July 6th, 2011 by master
The Friend’s of Troll’s Knoll want to get the word out that they had nothing to do with the trees recently removed from Winslow Place last week.
We have heard from many neighbors and supporters of the Troll’s Knoll in the past few days who have expressed their anger and frustration over the trees that have been removed along Winslow Place. We also are disappointed to see these trees removed. The tree removal was not associated with the Troll’s Knoll Park Proposal, but a maintenance effort performed by Seattle City Light. The Troll’s Knoll Concept Plan had hoped to preserve these trees to retain the tree buffer between the alley and the future park.
We met with City Light and the City’s Arborist several times this past month to understand why the trees needed to be removed. In our opinion, there appeared to be several trees marked for removal that were not in conflict with the power lines. City Light indicated the trees marked for removal were either in direct conflict with the power lines or within a three year growth zone of the wires, which required their removal. City Light explained to us how they are establishing a new three-year maintenance plan that requires any tree not in direct contact with power wires to be trimmed or removed if the tree or its branches are within a three year growth zone of the wires.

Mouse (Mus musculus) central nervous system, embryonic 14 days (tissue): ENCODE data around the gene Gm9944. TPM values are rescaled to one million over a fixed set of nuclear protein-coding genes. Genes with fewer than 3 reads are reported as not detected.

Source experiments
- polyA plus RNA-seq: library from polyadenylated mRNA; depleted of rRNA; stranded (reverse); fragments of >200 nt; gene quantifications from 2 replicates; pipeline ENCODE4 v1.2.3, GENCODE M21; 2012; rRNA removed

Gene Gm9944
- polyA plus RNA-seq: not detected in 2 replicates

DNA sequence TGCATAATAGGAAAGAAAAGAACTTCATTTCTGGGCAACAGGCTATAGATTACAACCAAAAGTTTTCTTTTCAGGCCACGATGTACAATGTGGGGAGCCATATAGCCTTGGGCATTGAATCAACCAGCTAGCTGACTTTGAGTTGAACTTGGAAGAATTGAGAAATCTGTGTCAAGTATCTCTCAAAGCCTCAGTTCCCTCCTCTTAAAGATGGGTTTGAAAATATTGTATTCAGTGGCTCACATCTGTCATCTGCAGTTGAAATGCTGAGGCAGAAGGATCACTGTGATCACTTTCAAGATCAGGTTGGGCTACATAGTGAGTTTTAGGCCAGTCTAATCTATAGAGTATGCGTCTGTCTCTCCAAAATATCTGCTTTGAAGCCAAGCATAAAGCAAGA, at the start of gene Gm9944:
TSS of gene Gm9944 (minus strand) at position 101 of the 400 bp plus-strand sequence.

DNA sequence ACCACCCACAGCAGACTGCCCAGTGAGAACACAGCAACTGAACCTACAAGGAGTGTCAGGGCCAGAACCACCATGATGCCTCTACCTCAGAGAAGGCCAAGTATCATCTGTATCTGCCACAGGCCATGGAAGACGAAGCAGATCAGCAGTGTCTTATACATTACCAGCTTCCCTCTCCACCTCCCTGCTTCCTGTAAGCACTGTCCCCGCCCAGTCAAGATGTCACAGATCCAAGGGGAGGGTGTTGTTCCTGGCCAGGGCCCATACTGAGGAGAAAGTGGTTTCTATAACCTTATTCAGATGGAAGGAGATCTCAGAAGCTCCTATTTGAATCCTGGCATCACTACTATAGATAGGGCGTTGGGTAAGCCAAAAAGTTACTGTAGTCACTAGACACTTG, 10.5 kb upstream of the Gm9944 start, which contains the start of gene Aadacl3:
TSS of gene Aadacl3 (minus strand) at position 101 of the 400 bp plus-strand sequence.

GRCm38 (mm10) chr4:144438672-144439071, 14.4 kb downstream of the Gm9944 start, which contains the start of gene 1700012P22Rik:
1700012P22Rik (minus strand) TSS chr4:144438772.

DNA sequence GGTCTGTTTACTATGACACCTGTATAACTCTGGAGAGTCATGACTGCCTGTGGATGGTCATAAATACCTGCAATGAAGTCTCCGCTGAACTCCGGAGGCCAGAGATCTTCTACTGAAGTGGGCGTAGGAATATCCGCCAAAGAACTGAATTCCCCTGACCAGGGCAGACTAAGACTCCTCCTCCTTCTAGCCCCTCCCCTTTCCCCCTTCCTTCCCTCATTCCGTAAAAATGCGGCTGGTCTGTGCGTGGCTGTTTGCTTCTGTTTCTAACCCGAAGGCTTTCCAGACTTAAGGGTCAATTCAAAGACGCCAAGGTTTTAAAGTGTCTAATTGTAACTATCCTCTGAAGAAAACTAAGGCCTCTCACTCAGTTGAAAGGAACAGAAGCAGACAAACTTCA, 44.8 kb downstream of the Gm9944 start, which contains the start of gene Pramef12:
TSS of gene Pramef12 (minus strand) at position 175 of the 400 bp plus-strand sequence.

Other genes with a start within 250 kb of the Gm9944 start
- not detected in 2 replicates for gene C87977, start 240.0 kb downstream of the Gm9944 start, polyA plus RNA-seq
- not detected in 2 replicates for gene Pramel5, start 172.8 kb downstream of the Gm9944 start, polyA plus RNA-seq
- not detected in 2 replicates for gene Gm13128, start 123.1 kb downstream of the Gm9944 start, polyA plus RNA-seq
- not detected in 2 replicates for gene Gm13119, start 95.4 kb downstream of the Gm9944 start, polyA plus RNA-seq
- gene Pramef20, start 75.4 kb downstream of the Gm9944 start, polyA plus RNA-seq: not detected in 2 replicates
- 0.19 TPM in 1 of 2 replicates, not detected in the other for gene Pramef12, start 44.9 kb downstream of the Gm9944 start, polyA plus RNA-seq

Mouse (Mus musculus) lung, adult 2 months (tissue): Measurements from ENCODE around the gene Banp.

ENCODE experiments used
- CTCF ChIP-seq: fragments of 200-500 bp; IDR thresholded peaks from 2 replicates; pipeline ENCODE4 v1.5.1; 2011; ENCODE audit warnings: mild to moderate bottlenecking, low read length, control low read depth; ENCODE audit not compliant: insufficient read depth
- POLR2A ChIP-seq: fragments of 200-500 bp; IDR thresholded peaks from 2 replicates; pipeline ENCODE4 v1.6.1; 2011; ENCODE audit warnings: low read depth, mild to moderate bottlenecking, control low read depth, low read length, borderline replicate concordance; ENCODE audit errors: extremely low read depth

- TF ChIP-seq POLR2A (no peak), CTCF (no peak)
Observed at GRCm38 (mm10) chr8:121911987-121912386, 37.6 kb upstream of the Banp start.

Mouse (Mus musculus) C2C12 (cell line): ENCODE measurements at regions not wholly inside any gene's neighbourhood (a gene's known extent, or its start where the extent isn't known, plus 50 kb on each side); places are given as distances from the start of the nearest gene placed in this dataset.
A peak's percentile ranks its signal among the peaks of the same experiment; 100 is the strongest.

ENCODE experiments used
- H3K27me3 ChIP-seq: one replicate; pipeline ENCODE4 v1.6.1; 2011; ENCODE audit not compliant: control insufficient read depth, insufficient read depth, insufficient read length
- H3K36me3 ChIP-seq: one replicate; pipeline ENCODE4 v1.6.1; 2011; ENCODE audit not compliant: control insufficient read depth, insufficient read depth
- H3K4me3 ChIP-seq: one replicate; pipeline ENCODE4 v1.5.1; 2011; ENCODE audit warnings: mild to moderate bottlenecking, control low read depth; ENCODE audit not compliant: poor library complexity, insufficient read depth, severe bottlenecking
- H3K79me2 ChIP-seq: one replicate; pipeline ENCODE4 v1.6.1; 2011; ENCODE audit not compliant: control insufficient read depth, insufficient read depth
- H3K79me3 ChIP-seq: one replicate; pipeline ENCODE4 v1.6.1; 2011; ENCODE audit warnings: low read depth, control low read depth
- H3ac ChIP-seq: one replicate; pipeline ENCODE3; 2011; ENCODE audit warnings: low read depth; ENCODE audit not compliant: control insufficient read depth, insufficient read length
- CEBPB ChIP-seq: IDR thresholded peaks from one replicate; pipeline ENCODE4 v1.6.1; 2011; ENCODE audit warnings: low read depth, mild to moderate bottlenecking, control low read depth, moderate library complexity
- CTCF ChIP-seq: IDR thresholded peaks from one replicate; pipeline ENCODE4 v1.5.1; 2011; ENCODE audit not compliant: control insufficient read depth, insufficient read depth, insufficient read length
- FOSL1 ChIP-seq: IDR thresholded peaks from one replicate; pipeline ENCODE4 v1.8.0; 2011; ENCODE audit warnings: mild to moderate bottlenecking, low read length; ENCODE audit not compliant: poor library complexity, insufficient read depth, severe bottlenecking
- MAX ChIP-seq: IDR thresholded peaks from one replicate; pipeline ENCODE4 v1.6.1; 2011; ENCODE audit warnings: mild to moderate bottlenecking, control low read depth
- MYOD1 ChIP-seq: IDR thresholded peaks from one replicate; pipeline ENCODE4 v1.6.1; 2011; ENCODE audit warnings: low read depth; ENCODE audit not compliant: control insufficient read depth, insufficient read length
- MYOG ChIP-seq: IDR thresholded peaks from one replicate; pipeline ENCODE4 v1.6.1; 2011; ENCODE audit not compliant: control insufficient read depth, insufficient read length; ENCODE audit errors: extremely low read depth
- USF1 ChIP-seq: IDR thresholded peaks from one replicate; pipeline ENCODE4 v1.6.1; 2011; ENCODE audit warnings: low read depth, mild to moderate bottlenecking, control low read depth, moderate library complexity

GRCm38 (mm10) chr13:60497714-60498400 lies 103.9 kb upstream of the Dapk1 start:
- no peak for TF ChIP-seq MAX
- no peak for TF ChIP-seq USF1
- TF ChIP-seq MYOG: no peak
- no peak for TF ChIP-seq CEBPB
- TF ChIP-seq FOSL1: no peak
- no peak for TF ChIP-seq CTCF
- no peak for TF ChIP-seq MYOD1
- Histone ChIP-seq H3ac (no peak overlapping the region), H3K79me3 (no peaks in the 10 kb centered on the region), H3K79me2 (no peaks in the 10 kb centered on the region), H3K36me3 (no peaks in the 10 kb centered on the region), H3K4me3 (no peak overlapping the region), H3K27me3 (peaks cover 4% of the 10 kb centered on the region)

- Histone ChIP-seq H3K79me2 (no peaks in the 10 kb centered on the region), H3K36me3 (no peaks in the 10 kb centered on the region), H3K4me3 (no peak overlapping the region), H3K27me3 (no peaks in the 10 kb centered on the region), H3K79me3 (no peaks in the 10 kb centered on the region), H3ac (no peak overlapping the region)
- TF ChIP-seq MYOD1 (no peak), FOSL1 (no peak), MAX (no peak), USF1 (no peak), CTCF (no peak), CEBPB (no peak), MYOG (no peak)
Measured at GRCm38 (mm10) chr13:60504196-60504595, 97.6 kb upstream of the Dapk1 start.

In addition to City Light and the City’s Arborist explaining their protocols, they worked with us to see if any of the trees marked for removal could be preserved. We developed two plans identifying trees we hoped to preserve and reviewed each tree individually with City Light staff. Unfortunately, only a couple of the trees on the southern end of Winslow Place were far enough from the wires to remain. The City’s Arborist also pointed out a few trees with poor tree structure that needed to be removed for safety reasons (we learned that when several trees within a grove are removed the trees that remain are more susceptible to wind loading. this can result in the trees being knocked down or branches falling).
We plan to continue a dialogue with City Light to discuss tree replacement opportunities. City Light recently hired a full time employee to manage their tree replacement program. It is our understanding City Light will provide tree certificates for the removed trees and we hope there are opportunities to plant new trees to begin re-establishing the tree buffer that has been removed.
Tags: fremont troll, Friends of the Troll's Knoll, winslow place
April 29th, 2011 by master
Big changes are coming to the Fremont Troll (much to Knute Berger’s chagrin).
Back on December 6th, Seattle Parks and Recreation announced that the plans for Troll’s Knoll was among the possible recipients for their Parks and Green Spaces Levy Opportunity Fund grants.
On March 10th, Troll’s Knoll received that funding, which includes $685,000 to turn the land on both sides of the Troll into a new park space featuring a community P-Patch, pathways, wildflowers, new seating and more.